I’d like to know more about your initial meeting and what drew the original quartet together. What is the music scene like on Tiree and how has the festival impacted on the local scene?
Daniel: The original 4 came together as a result of Fraser’s family visiting Tiree annually in the summer. Fraser and family were in the local pub (Scarinish Hotel) where Daniel & Martin were playing and someone suggested Fraser joined in on drum (yes, just one drum in those days!). The following summer, Alec (who was at school with Fraser) also came to Tiree and joined in for a few tunes. Our first actual ‘tour’ was of the highlands & islands and was arranged by fellow Tiree band Skipinnish who had already become very successful on that circuit.
The early summers on Tiree are very special memories and were the inspiration for Daniel starting TMF some 6 years later. Our first album launch in July 2005 in particular was a very special weekend as the support we received from the island community and visitors to the island was incredible.
Where have the other members come from? You seem to have remained fairly solid, except for a couple of changes in the bass department.
Daniel: We have a good mixture of Scots with Skerryvore:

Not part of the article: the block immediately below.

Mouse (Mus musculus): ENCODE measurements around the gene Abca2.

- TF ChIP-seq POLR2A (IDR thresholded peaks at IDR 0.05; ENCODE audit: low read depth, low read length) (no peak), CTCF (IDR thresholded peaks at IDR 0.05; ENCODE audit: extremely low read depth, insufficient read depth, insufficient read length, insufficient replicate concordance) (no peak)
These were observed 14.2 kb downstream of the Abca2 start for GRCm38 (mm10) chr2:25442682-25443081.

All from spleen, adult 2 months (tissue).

Daniel & Martin – Tiree
Alec & Fraser – Livingston
Craig – Ayr
Alan – Stewarton
Jodie – Aberdeenshire
Where many trad/folk bands tend to have band members that are involved in multiple bands, we have always been keen to keep the identity of Skerryvore solid. We feel it brings a much more personal side to the band that followers can relate with and also makes it easier to manage the schedule! Jodie, Alec, Fraser and Craig all studied music together at Strathclyde University so that is where the connections started for the band growing from 4 to 6. We were introduced to Alan through Fraser who had worked with him in a previous band (Lexxi).
What are the plans for the year ahead? What are you most looking forward to? Will there be a wider UK tour?
Daniel: The album tour will see shows in Scotland, England, Denmark, Germany, UAE and possibly Mumbai, India! All details at www.skerryvore.com
Interview by: Simon Holland
For Can You Hear Us? the band asked fans to share what they love about Scotland. This was the result:
03 – Three Villages Hall, Arrochar
04 – Reid Hall, Forfar
11 – Falkirk Town Hall, Falkirk
16 – The Ironworls, Inverness
17 – The Lemon Tree, Aberdeen
18 – Strathy Village Hall, Strathy
21 – Baltoppen LIVE, Ballerup, Denmark
22 – Industrien, Aarup, Fyn, Denmark
23 – Halkær Kro, Nibe, Denmark
24 – Kultur- & ErhvervsCenter Jammerbugt, Åbybro, Denmark
25 – Røgen Forsamlingshus, Sporup, Denmark
26 – Hagges Musik Pub, Tønder, Denmark
01 – Irsiche Tage, Jena, Germany
08 – Fürstenfeldbruck, Germany
21 – Theatre Severn, Shrewsbury
22 – The Bell Hotel, Driffield
23 – Victoria Hall, Settle
24 – Forest Folk, North Boarhunt, Nr Wickham
28 – Rothes Halls, Glenrothes
29 – Dravel Music Festival, Darvel
Ticket Links and Full details here: www.skerryvore.com